“…Here was a book that achieved the kind of dialogue to which he had aspired ever since reading I and Thou: not reformulated thought, but the “spontaneous elucidation of what we do not yet know” ; not thought about what is already known, but “what will come to be known in our saying it to someone who will reply”. “
from “The Life You Save May Be Your Own: An American Pilgrimage”, by Paul Elie. Farrar, Straus, Giroux, NY. 2013. page 357.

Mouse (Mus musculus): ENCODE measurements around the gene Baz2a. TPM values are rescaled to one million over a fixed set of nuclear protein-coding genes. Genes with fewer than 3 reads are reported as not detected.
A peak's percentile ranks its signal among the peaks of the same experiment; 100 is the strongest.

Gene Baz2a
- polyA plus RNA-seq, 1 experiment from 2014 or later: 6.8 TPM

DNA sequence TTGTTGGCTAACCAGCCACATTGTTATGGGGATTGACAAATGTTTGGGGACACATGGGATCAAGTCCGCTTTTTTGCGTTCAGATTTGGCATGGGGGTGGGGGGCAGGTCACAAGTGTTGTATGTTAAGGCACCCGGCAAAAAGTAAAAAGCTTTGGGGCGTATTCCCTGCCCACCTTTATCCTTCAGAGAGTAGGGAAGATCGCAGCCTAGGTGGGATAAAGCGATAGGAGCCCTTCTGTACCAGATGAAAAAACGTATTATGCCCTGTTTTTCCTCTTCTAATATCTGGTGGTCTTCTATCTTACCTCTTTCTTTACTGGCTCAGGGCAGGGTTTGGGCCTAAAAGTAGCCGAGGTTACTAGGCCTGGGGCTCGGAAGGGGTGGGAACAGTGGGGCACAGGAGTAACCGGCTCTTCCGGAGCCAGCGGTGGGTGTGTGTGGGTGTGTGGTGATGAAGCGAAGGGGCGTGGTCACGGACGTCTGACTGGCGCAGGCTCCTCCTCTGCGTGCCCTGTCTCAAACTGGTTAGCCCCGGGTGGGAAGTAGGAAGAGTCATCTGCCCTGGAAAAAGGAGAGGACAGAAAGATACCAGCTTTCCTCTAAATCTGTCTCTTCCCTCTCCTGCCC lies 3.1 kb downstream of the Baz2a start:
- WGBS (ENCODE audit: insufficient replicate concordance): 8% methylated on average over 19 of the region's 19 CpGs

This is Paul Elie talking about Merton’s reaction to Walker Percy’s novel “The Moviegoer”….but now that we’ve mapped out all the literary references, the money phrase is “what will come to be known in our saying it to someone who will reply”. The remote cause of the insight is Martin Buber, “I and Thou”.
Great description of what happens in what I’m calling, in this blog, Conversation. Capital C.